The Business Side of Adventure Photography

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All images by Darren Hamlin. Used with permission.

Quit your day job, pack your stuff up, put it in a backpack and go shoot adventure work–that’s the dream for many of you, right? Photographer Darren Hamlin lives the dream, so to speak. We’ve talked to him about his Northern Lights photos, but he’s much more than just a Northern Lights shooter. Darren also goes out shooting and hosts workshops–which makes him quite busy when it comes to business.

In fact, we talked to Darren about the business side of adventure photography. And most amazingly, he tells us that 90% of his time is spent not actually shooting.

Phoblographer: Think back to your earliest days in photography and trying to sell your work. How did you go about selling your first image?

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Darren: Well, it coincided with me moving to where I live now, Åre, in Sweden. It is a ski resort and also has a great bike park, so the village as a whole is pretty well tuned into photography. There are quite a few really really good photographers here! I would normally have considered that a problem, but to the contrary, it’s been great, as photography is at the forefront here, it is never far away. I had my website up and running, along with my Facebook page and Instagram. Prior to this i was taking photographs for fun, for myself. People asked to buy some prints through my website, and it kind of went from there. In the beginning there was no big plan as such.

Phoblographer: How much of your time is spent shooting vs getting business, sales, negotiations, licensing, etc?

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Darren: Probably a 90% to 10% split in favor of not shooting, on paid jobs anyway. You have to put a lot of leg-work in. Making cold calls, building relationships, and just being a bit cheeky sometimes. More often than not you get the knock-back, but you only need one to say “yes”.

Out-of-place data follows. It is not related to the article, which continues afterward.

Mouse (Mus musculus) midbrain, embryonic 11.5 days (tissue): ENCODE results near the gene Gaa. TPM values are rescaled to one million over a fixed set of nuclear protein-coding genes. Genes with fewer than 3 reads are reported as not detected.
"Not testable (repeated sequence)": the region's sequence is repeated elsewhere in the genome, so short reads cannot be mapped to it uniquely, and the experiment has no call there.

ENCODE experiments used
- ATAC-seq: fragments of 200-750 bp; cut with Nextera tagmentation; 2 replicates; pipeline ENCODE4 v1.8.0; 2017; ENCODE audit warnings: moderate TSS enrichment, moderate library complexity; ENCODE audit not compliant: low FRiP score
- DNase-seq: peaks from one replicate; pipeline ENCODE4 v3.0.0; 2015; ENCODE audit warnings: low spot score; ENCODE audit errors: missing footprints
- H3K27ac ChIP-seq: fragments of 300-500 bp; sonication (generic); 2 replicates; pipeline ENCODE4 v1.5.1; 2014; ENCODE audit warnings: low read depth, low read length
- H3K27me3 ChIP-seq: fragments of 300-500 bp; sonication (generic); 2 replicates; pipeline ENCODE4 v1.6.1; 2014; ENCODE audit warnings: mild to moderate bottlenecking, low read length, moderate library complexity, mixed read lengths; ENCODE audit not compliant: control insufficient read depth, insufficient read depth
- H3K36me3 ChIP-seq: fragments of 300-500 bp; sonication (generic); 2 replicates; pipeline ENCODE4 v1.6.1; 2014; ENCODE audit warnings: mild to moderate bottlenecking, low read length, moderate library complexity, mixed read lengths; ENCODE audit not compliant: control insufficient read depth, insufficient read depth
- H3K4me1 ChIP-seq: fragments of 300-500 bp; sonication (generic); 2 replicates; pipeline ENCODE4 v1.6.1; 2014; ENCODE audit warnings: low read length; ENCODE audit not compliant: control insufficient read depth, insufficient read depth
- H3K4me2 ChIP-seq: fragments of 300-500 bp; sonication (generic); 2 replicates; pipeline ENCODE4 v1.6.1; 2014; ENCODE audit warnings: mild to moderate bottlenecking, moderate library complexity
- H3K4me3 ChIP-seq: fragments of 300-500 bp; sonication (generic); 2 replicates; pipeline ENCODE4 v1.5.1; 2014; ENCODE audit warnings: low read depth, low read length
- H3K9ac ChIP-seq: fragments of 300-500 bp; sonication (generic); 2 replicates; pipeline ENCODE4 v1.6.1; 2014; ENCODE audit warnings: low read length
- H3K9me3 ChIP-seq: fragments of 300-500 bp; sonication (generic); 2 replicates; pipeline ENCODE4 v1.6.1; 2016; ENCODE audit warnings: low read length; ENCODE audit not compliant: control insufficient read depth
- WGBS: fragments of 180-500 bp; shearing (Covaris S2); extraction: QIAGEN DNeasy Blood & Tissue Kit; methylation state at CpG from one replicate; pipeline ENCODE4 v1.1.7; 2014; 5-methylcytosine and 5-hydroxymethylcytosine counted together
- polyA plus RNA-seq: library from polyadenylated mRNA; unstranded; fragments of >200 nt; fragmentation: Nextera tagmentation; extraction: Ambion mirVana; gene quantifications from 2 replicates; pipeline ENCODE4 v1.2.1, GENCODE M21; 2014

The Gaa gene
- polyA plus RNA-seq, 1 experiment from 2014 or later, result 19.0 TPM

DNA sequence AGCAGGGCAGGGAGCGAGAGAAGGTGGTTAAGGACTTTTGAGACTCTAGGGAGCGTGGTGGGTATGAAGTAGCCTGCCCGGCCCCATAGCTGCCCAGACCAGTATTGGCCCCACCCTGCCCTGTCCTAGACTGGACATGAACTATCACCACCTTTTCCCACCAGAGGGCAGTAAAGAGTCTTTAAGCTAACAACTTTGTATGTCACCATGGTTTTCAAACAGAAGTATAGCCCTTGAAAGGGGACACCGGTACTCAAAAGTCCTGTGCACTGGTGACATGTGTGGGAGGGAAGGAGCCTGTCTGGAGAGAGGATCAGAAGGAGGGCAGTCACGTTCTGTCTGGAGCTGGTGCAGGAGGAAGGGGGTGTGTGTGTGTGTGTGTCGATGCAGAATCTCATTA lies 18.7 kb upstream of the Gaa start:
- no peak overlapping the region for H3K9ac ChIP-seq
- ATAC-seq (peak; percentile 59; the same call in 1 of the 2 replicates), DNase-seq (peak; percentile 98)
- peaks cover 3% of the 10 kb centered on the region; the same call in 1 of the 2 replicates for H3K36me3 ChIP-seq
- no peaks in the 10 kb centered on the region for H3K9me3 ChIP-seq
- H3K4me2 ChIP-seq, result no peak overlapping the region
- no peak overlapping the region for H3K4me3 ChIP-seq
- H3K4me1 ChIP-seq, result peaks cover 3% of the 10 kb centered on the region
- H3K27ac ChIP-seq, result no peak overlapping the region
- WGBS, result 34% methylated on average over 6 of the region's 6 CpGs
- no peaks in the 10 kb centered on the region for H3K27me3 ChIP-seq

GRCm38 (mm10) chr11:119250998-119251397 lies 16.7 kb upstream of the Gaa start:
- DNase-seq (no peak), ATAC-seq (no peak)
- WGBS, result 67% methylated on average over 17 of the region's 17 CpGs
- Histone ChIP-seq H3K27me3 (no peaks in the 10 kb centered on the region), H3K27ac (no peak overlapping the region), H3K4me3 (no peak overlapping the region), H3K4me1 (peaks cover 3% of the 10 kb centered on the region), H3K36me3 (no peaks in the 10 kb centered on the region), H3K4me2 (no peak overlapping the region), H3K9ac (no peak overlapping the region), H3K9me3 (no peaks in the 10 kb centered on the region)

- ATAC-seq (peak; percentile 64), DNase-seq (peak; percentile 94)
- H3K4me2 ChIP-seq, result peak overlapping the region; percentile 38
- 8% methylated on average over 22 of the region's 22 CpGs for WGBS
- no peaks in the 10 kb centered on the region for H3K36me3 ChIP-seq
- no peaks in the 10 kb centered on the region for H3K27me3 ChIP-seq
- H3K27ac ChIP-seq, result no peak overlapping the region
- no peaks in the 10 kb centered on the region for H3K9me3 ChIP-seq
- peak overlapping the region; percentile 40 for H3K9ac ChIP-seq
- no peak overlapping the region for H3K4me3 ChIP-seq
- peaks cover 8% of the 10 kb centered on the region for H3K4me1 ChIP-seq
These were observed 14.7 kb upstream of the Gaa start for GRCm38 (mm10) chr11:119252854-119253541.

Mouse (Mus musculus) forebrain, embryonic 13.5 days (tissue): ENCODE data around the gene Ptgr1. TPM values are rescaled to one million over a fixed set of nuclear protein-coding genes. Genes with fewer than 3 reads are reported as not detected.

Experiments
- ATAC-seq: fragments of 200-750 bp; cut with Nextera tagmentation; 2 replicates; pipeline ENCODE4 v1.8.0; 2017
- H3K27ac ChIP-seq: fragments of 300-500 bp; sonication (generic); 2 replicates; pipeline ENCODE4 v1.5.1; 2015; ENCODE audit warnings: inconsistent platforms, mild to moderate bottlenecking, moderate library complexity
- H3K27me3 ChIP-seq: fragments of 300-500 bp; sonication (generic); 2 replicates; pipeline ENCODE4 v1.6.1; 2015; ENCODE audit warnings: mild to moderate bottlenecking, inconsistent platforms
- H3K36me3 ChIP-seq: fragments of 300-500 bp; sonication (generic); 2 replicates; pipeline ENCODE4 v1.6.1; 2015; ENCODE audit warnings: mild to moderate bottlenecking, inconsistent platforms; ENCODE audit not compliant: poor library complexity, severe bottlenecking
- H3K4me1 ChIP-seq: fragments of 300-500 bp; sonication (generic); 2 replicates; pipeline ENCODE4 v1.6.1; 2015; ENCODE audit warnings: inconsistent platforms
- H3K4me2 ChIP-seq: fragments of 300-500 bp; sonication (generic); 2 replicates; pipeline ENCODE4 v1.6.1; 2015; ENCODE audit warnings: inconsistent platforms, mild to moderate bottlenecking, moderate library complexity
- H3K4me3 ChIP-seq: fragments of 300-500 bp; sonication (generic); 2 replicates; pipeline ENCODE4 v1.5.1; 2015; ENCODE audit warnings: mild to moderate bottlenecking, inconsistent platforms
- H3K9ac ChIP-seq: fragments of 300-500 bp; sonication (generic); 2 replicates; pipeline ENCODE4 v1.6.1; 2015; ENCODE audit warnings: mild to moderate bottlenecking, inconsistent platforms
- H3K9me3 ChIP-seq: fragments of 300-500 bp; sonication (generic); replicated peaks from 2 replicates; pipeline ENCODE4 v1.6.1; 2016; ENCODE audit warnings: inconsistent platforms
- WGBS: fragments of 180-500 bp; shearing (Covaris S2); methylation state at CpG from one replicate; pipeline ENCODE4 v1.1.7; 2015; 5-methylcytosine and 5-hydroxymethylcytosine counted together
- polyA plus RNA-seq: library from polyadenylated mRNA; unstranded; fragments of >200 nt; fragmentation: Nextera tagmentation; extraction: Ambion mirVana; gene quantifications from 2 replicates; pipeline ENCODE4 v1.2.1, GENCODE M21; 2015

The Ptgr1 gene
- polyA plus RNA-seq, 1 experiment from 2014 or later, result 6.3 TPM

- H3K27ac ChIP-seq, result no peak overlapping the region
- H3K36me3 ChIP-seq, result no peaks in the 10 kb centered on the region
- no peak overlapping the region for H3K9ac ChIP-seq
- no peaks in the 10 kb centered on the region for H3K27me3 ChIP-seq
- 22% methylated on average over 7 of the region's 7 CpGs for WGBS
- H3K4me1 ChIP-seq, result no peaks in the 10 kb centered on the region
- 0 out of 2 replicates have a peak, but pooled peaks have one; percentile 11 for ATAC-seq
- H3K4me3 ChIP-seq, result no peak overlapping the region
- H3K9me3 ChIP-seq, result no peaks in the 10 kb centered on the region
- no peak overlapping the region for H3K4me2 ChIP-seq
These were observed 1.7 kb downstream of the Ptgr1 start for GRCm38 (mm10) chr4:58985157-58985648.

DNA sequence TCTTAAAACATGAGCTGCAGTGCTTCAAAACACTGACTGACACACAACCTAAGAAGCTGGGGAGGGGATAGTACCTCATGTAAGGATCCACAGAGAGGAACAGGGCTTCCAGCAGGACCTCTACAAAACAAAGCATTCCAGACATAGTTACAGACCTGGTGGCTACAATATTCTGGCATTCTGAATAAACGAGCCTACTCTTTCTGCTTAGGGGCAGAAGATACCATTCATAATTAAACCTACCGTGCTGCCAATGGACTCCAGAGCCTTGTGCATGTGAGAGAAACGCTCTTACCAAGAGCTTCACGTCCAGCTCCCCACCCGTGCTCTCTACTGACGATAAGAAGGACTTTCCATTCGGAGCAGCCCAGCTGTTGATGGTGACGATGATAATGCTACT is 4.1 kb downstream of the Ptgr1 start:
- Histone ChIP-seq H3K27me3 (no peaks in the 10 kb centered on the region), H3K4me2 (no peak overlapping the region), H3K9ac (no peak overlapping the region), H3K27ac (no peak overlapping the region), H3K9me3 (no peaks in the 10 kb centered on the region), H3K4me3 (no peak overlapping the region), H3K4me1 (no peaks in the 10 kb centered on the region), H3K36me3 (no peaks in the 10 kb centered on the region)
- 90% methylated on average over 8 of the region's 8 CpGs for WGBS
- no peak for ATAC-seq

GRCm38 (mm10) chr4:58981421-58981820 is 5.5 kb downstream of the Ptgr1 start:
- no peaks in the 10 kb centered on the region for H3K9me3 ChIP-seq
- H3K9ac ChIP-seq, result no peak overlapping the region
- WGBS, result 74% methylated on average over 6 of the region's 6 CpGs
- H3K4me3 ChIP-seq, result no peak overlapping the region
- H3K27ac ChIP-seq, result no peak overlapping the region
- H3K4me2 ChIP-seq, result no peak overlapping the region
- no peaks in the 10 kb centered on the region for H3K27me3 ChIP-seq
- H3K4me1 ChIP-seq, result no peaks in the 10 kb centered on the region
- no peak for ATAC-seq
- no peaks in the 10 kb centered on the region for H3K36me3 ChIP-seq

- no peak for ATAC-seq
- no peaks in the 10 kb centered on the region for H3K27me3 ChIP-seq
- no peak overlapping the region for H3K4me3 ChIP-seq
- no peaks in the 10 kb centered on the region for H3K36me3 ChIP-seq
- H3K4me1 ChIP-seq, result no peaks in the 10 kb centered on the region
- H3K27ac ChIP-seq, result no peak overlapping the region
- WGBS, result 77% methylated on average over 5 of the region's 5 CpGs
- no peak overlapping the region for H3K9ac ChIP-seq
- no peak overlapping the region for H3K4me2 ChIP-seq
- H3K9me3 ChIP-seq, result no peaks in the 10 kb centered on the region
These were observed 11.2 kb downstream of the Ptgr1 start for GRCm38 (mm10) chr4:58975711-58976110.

Phoblographer: Where does most of your profit come from? Sales? Licensing? Why do you feel so?

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Darren: A bit of both. In an ideal world I would like it to be sales, as then people are buying into your vision. Being brutally honest it is a very competitive field, and the dream job does not come around for everyone. I also shoot corporate work and weddings to bring money in, to reinvest in equipment and bank-roll personal trips or projects. I look at personal projects as an investment in myself, making them as great as I can, and then they will act as an advert for future clients.

Phoblographer: What are some very important things that you have in your contracts that you feel always need to be crystal clear?

Darren: I have struggled to some degree with this and will probably go against the grain of a lot of “advice” you will read on the internet. For me an email conversation stating the price, date, time and hours will normally cover a lot of the details in the first place, as it is documented should you need it later. I have a basic contract stating these things, along with licence rights etc, but I like to be personal, talk to the client, feel each other out and be open from the start. Of course, you must have agreements in place, but some of the contracts I have seen are obscene.

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However, price and image rights need to be crystal clear, along with the delivery date.

Phoblographer: What are some of the biggest hardships about running a business that you’ve had to learn and get over since you’ve started?

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Darren: Thinking about it, none. It’s a challenge, but a good one. Can I say there have been hardships, no, not really. If you believe in yourself, then go for it. One caveat here though–Learn about business, learn a lot, because that is what is is in the end, especially if you want to go all in. Learn about what is available locally for you to tap into, courses, government help, any resource that will help. You will be running a business first, and a photographer second.

Phoblographer: Talk to us more about your business model and how you go about making money, saving it for taxes, etc.

Darren: The big adventure photo assignments are few and far between, and you are competing with really great well established photographers. One thing I have read a lot is that you should specialize in your genre, which is theory is great, but in practice I struggle with. The “cream” jobs if you like, are the expeditions, adventures, for magazines and outdoor clothing and equipment companies. They don’t come around so often. There are very few photographers that can do only this kind of work and make a living. I also enjoy shooting weddings, and they pay well. I made a decision to push the wedding and wedding videography side of my business. My plan is that this will bring money in to supplement the outdoor/adventure photography, but will also be putting me out there, showing my work.

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SEO and my blog are also very valuable tools, and a big part of my plan for the coming year is to work on both.

When it comes to taxes, this one is easy. Let someone who knows what they are doing do it. Get an accountant.